It may seem unreasonable, but yes, everyone is expected to step up in many areas of healthcare these days. Best of luck finding a balance that works for you and sets you up in the best possible position to make a positive impact for your coworkers. 

Thank you for the thoughtful, well-written response.  I've started to think about how I can readjust the way I do things at work so I am able to help out if needed.  For example, it seems like most of the help is needed right away in the morning, so I might want to look at getting there earlier, with the goal of then leaving earlier. 

There's also a few things that I personally like doing that I might either minimize or put on hold because others don't find them valuable.   A lot of the time, I'm at work late documenting progess notes and updating the TARs.  I've been told that I write notes as if I'm writing a novel (in other words,  they're very long) and that some of the items I place in the TAR are unnecessary. Perhaps shortening up my progress notes and re-evaluating what I'm entering as orders will be necessary to allow me to leave at a decent time.  After all, I'm at work to be a nurse, not a secretary or author.  

Anyway, in addition to mentioning that anyone with a nursing license can step up, someone had commented something along the lines of, "We know your jobs are behind the desk, but we're needing all hands on deck until some of the regular nurses come back."  Maybe I'm overthinking things, but I do wonder if that comment was also directed at me.   It might have been directed at anyone who primarily performs office work, but I'm sure it won't go unnoticed if my co-manager is the only one adjusting her schedule. Nor is it fair or reasonable to expect her to.  Therefore, like you said, it's essential for me to find a balance that allows me to both help out and get my own job done.  I can be very stubborn and set in my ways of how I want to accomplish things, but now is the time for that to change.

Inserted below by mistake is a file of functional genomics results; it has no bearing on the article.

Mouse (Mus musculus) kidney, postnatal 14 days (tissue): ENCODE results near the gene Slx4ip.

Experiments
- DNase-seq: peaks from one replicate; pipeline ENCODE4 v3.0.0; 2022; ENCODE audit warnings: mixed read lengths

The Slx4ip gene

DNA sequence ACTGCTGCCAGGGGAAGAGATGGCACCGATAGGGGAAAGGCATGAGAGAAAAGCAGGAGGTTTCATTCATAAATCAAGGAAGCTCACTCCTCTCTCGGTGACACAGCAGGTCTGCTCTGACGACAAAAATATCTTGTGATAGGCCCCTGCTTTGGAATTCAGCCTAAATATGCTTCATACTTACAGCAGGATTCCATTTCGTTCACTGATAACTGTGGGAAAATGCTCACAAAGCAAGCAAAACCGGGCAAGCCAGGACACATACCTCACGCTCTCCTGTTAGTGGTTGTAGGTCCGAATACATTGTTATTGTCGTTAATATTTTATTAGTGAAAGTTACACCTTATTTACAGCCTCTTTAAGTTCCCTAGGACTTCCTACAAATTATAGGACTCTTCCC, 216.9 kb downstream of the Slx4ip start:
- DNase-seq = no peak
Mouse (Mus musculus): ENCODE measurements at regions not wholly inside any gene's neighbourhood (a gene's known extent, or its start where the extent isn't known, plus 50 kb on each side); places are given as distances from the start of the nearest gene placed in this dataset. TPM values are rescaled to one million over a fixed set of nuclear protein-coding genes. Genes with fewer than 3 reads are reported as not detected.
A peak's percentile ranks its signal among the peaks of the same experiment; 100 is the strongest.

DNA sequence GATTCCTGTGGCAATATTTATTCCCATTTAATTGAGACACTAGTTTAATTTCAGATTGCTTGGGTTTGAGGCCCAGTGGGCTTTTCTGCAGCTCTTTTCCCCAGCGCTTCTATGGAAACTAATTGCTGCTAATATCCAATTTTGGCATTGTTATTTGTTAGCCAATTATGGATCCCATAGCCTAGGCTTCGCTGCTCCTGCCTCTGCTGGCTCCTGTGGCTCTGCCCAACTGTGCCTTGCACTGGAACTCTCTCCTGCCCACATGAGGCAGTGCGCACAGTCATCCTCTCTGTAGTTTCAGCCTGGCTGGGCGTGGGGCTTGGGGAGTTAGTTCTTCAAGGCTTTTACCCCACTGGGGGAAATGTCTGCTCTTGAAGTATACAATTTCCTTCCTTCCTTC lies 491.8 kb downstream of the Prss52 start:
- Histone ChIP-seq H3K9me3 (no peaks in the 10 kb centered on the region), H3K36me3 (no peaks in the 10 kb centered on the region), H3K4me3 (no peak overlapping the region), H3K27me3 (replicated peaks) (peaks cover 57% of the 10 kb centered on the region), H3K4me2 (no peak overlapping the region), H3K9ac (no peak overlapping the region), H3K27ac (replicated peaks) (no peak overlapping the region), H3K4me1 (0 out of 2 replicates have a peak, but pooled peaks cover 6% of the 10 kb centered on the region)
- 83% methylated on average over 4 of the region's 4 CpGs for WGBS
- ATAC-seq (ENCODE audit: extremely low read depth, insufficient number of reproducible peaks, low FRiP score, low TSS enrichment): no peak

hppygr8ful, ASN, RN, EMT-I

Specializes in Psych, Addictions, SOL (Student of Life). Has 20 years experience. 2 Articles; 4,284 Posts

19 hours ago, SilverBells said:

I must also add that none of these extra hours or additional responsibilities would result in any additional pay.  Essentially, I'd be working for free.  

IMHO it's time to walk! You are a Master's prepared RN. When you have time (ie... not working these crazy hour) to make looking for a job a Full Time occupation you will find something. 

Hppy

 

SilverBells, BSN

Specializes in Rehab/Nurse Manager. Has 7 years experience. 861 Posts

On 1/9/2022 at 2:11 PM, hppygr8ful said:

IMHO it's time to walk! You are a Master's prepared RN. When you have time (ie... not working these crazy hour) to make looking for a job a Full Time occupation you will find something. 

Hppy